Metropolitan News-Enterprise


Tuesday, April 5, 2022


Page 1


Ninth Circuit to Decide En Banc If Man Who Feloniously Imperiled Child Can Be Deported


By a MetNews Staff Writer


Active judges of the Ninth U.S. Circuit Court of Appeals have voted to rehear en banc a case in which the majority of a three-judge panel declared last year that a non-citizen who was convicted in California of felony child endangerment, by driving while intoxicated with his six-year-old daughter in the car, cannot be deported.

A rehearing was granted on Friday. Oral argument before an en banc panel was scheduled for the week of June 21 in Pasadena, with the date and time to be pinpointed later.

The Sept. 10, 2021 majority opinion was authored by Circuit Judge Paul J. Watford and was joined in U.S. District Court Judge Jed S. Rakoff of the Southern District of New York, sitting by designation. Circuit Judge Consuelo M. Callahan dissented.

Watford wrote that under the “unusual circumstances” present, the panel was not bound by the general rule that there must be adherence by as three-judge panel to the holdings of prior published decisions within the circuit. He declared that Rafael Diaz-Rodriguez, the holder of a green card since 1990, cannot be deported because California’s Penal Code §273a(a) permits a conviction based on mere negligence and does not constitute “a crime of child abuse, child neglect, or child abandonment” which would constitute a deportable offense under 8 U.S.C. §1227(a)(2)(E)(i).

Circumstances Delineated

Excusing the rule of strict application of stare decisis, Watford said, is that the two published decisions finding that a conviction under §273a(a) were based on adherence to the pronouncement of a three-judge panel’s majority decision in the 2018 case of Martinez-Cedillo v. Sessions. However, he noted, that decision was rendered non-precedential when an en banc rehearing was granted and was vacated when the appeal was dismissed as moot upon the death of the appellant.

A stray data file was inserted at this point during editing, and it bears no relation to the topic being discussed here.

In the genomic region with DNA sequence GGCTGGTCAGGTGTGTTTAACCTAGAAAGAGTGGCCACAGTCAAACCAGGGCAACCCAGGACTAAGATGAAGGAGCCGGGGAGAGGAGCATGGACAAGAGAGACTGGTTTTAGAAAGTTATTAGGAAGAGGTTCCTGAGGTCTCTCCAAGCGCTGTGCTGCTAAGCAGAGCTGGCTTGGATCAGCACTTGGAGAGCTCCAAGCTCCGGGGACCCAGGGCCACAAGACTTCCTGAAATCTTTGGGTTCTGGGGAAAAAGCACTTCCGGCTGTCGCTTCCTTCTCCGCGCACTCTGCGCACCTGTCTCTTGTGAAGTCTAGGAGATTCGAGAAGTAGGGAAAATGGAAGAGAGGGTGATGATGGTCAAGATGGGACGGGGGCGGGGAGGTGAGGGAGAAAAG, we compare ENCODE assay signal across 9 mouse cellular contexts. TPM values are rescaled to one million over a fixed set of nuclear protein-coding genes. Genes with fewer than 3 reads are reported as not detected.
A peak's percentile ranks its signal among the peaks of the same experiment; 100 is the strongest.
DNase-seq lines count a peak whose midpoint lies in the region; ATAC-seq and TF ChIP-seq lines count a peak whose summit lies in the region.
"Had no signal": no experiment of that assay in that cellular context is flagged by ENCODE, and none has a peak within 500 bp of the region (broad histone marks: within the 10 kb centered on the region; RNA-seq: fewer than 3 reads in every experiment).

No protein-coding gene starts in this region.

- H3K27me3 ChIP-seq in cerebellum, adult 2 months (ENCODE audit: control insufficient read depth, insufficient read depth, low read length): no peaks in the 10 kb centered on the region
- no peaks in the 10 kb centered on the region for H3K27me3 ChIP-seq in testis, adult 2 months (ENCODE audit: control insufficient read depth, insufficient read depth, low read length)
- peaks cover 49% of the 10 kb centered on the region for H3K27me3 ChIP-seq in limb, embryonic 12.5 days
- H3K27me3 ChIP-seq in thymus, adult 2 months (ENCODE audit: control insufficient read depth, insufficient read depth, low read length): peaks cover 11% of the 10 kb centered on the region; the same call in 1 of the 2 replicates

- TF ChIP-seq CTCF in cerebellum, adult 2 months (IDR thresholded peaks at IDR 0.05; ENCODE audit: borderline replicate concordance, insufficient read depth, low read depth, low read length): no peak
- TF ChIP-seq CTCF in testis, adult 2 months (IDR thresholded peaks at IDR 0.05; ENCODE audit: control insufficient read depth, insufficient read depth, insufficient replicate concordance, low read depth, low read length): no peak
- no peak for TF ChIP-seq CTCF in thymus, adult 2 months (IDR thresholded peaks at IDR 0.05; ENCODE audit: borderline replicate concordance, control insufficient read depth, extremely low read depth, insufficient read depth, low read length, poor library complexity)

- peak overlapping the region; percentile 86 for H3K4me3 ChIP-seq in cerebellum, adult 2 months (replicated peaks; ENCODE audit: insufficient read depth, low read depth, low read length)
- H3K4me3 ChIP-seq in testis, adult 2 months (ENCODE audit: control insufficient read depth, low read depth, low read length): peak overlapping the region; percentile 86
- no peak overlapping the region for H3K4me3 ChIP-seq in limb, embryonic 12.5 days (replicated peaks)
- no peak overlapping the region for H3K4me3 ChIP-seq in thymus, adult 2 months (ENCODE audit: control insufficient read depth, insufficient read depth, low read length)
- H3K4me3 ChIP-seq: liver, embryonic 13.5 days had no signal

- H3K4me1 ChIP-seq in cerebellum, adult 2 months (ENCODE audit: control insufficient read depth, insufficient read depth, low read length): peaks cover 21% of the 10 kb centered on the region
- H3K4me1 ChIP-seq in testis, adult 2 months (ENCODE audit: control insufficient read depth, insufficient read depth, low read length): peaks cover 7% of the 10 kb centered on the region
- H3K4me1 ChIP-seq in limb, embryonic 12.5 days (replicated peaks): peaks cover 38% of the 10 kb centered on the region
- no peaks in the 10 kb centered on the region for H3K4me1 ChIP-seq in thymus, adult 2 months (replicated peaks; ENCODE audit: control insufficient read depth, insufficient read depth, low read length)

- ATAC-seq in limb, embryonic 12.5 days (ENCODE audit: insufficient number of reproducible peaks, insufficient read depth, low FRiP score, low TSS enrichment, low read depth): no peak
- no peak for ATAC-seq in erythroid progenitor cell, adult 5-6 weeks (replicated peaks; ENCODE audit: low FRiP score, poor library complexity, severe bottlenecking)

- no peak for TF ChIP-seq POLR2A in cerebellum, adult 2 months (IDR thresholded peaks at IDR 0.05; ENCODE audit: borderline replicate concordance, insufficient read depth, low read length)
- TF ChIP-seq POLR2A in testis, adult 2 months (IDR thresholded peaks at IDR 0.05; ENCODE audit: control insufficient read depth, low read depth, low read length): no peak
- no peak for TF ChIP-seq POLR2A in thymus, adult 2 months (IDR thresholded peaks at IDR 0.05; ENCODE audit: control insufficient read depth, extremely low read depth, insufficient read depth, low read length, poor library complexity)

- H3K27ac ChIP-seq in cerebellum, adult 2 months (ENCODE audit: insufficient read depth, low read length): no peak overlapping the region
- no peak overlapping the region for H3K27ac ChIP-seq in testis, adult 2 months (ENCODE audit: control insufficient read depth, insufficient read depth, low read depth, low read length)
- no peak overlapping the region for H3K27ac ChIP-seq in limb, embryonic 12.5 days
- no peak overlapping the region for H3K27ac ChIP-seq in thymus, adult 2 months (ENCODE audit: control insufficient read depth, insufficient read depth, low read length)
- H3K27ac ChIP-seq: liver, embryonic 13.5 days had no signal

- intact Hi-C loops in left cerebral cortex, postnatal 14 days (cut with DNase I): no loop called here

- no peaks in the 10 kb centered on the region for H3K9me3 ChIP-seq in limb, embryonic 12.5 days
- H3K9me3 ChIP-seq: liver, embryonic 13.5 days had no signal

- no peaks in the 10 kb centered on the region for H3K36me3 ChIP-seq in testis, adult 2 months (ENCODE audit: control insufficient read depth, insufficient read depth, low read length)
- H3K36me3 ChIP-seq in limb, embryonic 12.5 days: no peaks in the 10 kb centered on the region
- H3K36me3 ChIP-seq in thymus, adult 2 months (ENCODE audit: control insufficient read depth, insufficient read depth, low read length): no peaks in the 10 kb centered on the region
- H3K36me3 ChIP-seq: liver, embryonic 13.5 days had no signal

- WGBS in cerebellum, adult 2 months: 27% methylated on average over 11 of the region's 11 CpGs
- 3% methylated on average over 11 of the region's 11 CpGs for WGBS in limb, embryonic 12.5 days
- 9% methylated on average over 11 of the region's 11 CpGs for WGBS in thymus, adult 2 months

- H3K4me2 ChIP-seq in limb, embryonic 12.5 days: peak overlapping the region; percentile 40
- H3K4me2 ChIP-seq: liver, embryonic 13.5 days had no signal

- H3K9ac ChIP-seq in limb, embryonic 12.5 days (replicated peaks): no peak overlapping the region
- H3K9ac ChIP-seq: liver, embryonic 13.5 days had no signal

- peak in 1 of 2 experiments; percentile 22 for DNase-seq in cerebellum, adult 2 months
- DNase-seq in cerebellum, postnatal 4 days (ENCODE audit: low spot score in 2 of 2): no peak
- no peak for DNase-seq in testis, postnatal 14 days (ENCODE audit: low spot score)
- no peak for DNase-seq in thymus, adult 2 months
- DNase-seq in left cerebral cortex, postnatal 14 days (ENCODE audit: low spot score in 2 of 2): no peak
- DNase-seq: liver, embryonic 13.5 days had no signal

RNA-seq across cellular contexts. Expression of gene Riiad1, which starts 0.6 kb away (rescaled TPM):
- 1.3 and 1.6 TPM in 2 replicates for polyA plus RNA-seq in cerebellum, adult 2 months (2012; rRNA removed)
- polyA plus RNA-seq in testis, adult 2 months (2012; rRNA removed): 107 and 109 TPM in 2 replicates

The decisions following Martinez-Cedillo, he wrote, cannot be regarded as warranting deference any more than Martinez-Cedillo can.  Addressing the merits, he said that under definitions in legal dictionaries, when the statutory list of deportable offences was compiled in 1996, “child abuse, child neglect, and child abandonment were well-understood concepts with distinct meanings that do not encompass negligent child endangerment offenses.”

Separation From Parents

He explained:

“Under the common meaning of the terms child abuse, child neglect, and child abandonment…, non-citizens convicted of those crimes have either inflicted harm on a child or forsaken their parental responsibilities altogether. Making such conduct a ground for removal will in many cases result in separation of the victims of those offenses from the convicted parent, at least in cases where (as here) the children are U.S. citizens or otherwise have lawful status in the United States. Congress could readily have viewed the forced separation of parent and child—and its impact on the child’s future well-being—with less concern when the child has been abused, neglected, or abandoned by the very parent facing removal.

“We do not think the same can be said when the parent in question has been convicted of negligent child endangerment. That offense can be predicated on a single lapse in parental judgment, such as leaving young children at home alone while the parent is at work.”

Callaghan’s Dissent

Callaghan disagreed that the panel was privileged to disregard the two published decisions and rejected the view that the California statutes dies not entail “a crime of child abuse, child neglect, or child abandonment.”

The offense upon which deportation is sought occurred in 2009. Diaz-Rodriguez had previously been convicted of felony child endangerment based on driving while intoxicated in 2003 with his 5-year-old son in the car.

He has also twice been convicted of drunk driving without a child as a passenger.


Copyright 2022, Metropolitan News Company